Controversy over law on extension of collective agreements
In October 2008, the Norwegian Tariff Board decided to extend the sectoral collective agreement in the field of engineering to cover all employees in the shipyard industry. Collective agreements can be extended in industries where foreign employees are thought to be subject to substandard wage and working conditions. The move has generated controversy among the social partners, particularly over the calculation of working time for those subject to the extension.
In October 2008, the Norwegian Tariff Board (Tariffnemnda) approved the extension of collective agreements in a new case put forward by the Norwegian Confederation of Trade Unions (Landsorganisasjonen i Norge, LO). The trade union confederation claims to have evidence which proves that foreign workers in the shipyard industry are subject to poorer wage and working conditions than their Norwegian counterparts. The decision was made after several postponements aeuro" the last one occurring in June 2008, when the Tariff Board called for a review of the Act relating to the general application of wage agreements (in Norwegian) and the administrative provisions in light of recent developments in case law and legal practice in the European Court of Justice (ECJ).
Extension of collective agreements
A request for the extension of collective agreements aeuro" or more precisely of selected provisions stipulated under the collective agreement aeuro" may be made in cases where it is evident that foreign workers are subject to substandard wage and working conditions in the Norwegian workplace. Such requests are considered and decided on by the Tariff Board, and its decisions are implemented as administrative provisions. The Tariff Board has one representative from each of the social partner organisations as well as three independent members, including the boardaeuroTMs leader. Decisions regarding extensions are made for a time-limited period and may be restricted to specific industries under a collective agreement, or to particular regions.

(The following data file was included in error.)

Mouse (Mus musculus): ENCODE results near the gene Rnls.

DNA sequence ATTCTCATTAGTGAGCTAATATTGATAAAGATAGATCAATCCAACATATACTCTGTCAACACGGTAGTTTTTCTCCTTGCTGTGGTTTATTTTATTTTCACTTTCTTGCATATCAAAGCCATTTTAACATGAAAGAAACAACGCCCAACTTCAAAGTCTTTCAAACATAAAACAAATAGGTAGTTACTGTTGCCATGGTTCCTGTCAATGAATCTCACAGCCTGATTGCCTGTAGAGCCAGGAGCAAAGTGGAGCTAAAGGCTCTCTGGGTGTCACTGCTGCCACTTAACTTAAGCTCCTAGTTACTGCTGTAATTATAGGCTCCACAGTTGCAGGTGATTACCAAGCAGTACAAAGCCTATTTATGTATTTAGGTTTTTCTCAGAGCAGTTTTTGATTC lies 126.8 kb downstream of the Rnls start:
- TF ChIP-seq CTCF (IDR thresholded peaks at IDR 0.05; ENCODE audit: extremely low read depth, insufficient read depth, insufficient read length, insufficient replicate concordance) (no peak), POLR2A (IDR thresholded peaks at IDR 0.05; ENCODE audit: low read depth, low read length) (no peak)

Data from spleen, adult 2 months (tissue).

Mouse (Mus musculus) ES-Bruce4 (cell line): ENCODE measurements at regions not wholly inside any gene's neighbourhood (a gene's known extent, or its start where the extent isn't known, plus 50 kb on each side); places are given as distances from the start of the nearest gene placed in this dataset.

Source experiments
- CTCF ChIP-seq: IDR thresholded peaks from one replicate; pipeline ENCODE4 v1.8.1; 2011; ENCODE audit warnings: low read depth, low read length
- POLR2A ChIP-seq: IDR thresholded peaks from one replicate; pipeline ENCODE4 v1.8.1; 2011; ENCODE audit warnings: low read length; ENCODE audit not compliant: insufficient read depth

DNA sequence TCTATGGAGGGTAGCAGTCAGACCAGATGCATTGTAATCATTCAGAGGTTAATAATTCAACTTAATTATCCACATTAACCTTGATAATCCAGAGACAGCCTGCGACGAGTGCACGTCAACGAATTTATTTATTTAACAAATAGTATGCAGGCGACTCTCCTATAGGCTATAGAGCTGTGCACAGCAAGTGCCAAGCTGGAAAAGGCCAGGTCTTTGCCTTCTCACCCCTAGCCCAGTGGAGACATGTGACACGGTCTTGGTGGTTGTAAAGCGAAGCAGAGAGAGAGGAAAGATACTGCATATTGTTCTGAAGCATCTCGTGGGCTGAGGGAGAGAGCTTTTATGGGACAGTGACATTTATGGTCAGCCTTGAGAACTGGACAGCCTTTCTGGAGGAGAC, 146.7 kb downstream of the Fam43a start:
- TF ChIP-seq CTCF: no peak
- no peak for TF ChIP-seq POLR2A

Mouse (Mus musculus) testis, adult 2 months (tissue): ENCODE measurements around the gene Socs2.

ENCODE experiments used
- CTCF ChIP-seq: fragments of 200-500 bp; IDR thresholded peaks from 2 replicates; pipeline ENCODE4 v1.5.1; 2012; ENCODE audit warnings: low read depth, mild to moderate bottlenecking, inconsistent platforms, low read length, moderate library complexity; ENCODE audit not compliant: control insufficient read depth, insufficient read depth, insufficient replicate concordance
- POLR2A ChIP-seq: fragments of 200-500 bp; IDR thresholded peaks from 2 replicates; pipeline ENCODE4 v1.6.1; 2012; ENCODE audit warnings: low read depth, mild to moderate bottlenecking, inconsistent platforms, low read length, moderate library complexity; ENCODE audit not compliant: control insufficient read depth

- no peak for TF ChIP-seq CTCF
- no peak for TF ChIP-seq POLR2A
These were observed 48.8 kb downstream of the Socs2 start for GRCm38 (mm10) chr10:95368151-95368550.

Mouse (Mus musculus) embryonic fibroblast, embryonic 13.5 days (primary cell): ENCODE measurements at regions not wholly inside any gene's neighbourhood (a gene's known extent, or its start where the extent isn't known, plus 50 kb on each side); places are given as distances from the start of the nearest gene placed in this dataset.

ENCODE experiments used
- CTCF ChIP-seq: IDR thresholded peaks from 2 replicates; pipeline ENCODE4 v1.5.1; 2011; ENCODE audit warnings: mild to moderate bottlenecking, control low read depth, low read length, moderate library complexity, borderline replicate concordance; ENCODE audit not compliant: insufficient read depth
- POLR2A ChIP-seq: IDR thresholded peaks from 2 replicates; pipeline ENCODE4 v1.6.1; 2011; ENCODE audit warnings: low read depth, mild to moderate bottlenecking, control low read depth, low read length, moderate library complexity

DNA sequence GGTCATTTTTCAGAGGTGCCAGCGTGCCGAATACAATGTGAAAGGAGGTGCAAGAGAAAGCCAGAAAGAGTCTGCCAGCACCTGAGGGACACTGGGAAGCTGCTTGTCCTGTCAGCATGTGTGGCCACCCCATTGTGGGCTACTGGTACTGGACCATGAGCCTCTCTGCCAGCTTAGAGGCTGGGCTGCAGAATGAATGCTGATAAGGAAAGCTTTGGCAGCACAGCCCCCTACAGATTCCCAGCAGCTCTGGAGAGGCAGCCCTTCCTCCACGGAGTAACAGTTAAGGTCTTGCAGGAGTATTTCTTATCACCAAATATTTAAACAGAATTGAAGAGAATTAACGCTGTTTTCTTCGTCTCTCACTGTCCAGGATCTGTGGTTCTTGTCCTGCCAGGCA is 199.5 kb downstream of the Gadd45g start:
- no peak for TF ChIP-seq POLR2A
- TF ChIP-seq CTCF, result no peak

Case of engineering industry
The case in question involves the general application of the Engineering Industry Agreement to NorwayaeuroTMs shipyard industry. LO presented its demand in September 2007 and based it on what it considers as sufficient evidence of foreign employees being subjected to substandard wage conditions which deviated from those of their Norwegian colleagues in the industry. In addition to the agreementaeuroTMs minimum wage provisions, LO also called for an extension of the agreementaeuroTMs provisions on working time aeuro" that is, the introduction of a 37.5-hour working week aeuro" along with its provisions on overtime regulations, and wage and working time provisions for shift work.
The case had been considered by the Tariff Board on several occasions since September 2007 in a drawn-out process compared with previous cases of this kind. A proposal outlining the administrative provisions underpinning the case was subject to a hearing by the relevant social partner organisations in the spring of 2008 (Hearing report (in Norwegian)). The Tariff Board was expected to make a decision on the case in June 2008. However, by this date the board decided to postpone its decision, as a majority had voted in favour of a review of the Norwegian Act relating to the general application of collective agreements in light of recent developments in case law and legal practice in the ECJ. The Act was sent to the Ministry of Justice and the Police (Justis- Og Politidepartementet) to be reviewed in the context of the legal framework of the EU.